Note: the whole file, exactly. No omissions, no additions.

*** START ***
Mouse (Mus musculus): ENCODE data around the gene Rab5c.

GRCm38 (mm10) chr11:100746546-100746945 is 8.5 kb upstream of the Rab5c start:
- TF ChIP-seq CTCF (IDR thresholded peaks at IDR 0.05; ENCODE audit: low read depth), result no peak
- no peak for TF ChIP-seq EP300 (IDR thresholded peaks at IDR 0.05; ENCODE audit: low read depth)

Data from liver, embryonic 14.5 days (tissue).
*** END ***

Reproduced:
Mouse (Mus musculus): ENCODE data around the gene Rab5c.

GRCm38 (mm10) chr11:100746546-100746945 is 8.5 kb upstream of the Rab5c start:
- TF ChIP-seq CTCF (IDR thresholded peaks at IDR 0.05; ENCODE audit: low read depth), result no peak
- no peak for TF ChIP-seq EP300 (IDR thresholded peaks at IDR 0.05; ENCODE audit: low read depth)

Data from liver, embryonic 14.5 days (tissue).